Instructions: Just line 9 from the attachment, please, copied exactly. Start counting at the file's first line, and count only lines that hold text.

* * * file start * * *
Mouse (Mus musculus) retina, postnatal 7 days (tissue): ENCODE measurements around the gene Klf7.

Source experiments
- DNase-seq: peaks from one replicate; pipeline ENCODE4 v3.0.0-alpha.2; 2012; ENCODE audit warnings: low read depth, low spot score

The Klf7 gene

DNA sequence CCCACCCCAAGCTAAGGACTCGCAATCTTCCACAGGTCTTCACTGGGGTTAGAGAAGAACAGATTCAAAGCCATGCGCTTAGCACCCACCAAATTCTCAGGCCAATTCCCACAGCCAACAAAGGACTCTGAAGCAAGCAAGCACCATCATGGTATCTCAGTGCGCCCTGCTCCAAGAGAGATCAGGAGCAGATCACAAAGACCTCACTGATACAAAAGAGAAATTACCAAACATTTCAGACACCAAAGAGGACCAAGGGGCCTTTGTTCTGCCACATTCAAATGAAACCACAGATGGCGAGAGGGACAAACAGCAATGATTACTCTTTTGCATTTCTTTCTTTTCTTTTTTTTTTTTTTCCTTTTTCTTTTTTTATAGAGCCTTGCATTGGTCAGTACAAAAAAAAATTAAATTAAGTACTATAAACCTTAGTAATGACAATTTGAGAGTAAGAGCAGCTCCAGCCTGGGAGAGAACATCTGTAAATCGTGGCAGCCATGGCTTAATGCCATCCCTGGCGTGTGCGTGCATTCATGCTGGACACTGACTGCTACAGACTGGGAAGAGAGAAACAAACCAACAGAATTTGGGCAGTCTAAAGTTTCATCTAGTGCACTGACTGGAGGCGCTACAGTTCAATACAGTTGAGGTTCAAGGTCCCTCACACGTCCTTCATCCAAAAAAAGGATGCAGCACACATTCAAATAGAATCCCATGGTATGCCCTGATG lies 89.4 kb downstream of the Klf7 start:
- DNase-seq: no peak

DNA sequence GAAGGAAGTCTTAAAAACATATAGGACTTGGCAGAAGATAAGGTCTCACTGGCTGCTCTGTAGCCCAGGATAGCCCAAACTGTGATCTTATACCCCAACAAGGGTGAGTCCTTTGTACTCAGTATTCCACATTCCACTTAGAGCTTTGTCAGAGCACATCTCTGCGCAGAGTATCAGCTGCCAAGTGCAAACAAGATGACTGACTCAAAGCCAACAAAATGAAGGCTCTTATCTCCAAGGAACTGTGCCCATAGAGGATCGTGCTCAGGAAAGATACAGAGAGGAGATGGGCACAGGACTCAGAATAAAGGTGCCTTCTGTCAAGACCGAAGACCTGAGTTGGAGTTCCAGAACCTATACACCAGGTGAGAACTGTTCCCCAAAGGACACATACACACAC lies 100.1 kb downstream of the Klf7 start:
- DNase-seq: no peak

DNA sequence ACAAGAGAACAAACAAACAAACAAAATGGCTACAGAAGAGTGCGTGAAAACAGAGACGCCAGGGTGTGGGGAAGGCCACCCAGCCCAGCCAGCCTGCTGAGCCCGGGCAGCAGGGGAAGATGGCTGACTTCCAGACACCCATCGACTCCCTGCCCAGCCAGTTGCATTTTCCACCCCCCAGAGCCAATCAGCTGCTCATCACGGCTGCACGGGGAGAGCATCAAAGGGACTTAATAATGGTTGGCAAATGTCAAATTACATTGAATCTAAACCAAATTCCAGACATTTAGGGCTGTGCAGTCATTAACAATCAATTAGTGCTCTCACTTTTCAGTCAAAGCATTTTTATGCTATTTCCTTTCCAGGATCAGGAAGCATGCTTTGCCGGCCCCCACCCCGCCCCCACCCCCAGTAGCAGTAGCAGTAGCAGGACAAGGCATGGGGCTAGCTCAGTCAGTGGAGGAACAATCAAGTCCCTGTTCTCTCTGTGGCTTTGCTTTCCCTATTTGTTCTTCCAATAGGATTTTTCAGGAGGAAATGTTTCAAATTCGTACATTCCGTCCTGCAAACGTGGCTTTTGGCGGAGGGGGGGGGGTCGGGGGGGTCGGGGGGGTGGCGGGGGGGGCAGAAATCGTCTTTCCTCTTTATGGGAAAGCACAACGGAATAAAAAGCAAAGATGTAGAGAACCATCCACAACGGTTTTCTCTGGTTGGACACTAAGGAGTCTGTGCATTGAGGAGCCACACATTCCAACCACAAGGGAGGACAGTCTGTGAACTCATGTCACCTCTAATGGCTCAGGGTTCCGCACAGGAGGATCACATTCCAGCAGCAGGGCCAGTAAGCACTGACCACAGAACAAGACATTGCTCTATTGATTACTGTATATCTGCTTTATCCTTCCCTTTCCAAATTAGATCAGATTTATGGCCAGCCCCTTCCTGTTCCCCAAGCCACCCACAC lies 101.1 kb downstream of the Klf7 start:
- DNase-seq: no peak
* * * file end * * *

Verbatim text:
DNA sequence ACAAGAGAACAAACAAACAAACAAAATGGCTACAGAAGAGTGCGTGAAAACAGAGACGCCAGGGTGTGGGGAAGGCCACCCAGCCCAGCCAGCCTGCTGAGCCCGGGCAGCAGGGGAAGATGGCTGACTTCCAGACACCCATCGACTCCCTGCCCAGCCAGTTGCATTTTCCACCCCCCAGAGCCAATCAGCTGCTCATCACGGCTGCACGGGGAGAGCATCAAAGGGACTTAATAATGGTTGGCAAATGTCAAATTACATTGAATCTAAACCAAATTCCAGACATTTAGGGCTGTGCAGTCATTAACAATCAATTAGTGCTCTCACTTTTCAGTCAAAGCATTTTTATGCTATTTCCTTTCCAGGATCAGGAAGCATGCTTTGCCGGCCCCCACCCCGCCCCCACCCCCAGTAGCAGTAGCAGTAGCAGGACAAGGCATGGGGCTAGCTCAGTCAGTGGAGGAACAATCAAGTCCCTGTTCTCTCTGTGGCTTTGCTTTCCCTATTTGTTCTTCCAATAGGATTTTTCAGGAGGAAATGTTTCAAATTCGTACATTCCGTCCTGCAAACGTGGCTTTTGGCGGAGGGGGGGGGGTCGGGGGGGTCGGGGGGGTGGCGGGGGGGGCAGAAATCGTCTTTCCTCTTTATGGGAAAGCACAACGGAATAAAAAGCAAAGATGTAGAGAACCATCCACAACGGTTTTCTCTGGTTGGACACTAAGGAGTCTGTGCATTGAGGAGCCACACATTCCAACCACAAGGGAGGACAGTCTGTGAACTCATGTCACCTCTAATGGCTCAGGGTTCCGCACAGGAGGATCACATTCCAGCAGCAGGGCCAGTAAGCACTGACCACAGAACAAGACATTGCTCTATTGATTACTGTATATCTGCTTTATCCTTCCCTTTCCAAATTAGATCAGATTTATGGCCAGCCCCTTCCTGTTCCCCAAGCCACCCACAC lies 101.1 kb downstream of the Klf7 start: